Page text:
STUART BRISLEY, Untitled Landscape (recto), 2 June 1953
STUART BRISLEY, Untitled Landscape (verso), 2 June 1953

Untitled landscape 2.6.1953


This drawing was made on 2.6.1953, on the day of the coronation of Queen Elizabeth II.

We lived in the country and I went into the fields to avoid the radio broadcast of the coronation of a new British Monarch and made this drawing. It is a protest.

It signifies a core intuition and a growing awareness of striving to work on an every day level, the beginnings of a political awareness in cultural matters. Early concerns are apparent in this drawing such as commitment to secular republicanism, the base and the common, landscape as a collective historical process. 

As a schoolboy I worked in the farms during my holidays, and spent a great deal of time outdoors during the war years. My parents housed evacuee children in our small house. We were many and shared everything. Perceptions of comradeship, companionship, sameness and shared life later found routes in art.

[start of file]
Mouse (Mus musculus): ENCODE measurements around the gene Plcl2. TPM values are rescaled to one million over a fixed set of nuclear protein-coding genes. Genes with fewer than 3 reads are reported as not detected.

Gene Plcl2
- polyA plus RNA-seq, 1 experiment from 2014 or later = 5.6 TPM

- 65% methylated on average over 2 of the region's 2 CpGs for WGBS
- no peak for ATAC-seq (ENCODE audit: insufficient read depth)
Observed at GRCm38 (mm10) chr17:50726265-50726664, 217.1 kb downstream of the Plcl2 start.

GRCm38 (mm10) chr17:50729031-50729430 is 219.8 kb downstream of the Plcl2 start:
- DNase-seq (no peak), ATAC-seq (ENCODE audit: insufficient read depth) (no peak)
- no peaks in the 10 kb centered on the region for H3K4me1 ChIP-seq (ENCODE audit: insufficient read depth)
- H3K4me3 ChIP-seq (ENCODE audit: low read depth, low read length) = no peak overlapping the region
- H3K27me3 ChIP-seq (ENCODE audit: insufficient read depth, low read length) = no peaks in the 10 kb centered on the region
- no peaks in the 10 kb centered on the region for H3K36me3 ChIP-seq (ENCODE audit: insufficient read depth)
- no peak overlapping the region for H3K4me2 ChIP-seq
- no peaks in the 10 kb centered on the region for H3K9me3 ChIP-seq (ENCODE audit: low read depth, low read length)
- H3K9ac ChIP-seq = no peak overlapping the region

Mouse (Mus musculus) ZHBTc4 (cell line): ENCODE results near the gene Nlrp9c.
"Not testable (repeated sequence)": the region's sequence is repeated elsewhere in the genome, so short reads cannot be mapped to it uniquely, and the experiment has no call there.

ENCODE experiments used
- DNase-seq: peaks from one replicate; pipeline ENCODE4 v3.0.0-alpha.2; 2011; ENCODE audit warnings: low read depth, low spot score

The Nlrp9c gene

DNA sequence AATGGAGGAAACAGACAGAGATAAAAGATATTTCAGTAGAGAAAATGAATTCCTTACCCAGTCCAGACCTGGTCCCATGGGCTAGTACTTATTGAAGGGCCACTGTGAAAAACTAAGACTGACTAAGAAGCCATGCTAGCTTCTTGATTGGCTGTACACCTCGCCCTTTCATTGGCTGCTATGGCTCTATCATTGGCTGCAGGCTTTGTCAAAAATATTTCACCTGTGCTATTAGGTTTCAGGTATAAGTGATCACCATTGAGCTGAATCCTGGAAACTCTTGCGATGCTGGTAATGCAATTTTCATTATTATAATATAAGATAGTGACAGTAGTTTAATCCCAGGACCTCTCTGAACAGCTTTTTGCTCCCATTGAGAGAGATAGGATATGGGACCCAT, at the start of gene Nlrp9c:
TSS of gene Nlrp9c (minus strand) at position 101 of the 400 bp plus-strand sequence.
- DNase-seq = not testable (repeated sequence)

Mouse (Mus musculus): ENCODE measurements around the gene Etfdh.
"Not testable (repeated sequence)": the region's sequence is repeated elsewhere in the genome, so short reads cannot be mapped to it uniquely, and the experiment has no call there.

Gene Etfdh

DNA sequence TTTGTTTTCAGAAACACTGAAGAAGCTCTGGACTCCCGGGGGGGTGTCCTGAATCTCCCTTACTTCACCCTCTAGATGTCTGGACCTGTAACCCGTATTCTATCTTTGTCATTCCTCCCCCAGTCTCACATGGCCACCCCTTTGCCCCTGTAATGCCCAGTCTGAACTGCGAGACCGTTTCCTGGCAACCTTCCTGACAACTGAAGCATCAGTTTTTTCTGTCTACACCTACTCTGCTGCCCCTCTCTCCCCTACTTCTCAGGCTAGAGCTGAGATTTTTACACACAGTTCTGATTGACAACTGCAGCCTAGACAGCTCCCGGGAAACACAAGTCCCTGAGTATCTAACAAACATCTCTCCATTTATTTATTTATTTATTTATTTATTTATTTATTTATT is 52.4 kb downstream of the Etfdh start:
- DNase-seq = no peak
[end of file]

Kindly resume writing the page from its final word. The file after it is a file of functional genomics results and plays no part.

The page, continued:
The subject of monarchy became more overtly critical over the years as the ongoing practice of monarchic primo geniture offends the democratic basis claimed as a fundament of society.

More recently I have explicitly started to examine landscape as a political space with reference to the French Revolution and the republican view of secularising time by the use and idea of the constancy of natural elements.

Here the keywords are the commonweal, community, republic, body politic on the one hand, and retrospective time and appearance on the other. I am particularly referring to an English sensibility such as Tennyson's notion of "the eternal landscape of the past". 


My position is oppositional to the ancestral economy of the idyll.


Stuart Brisley 2015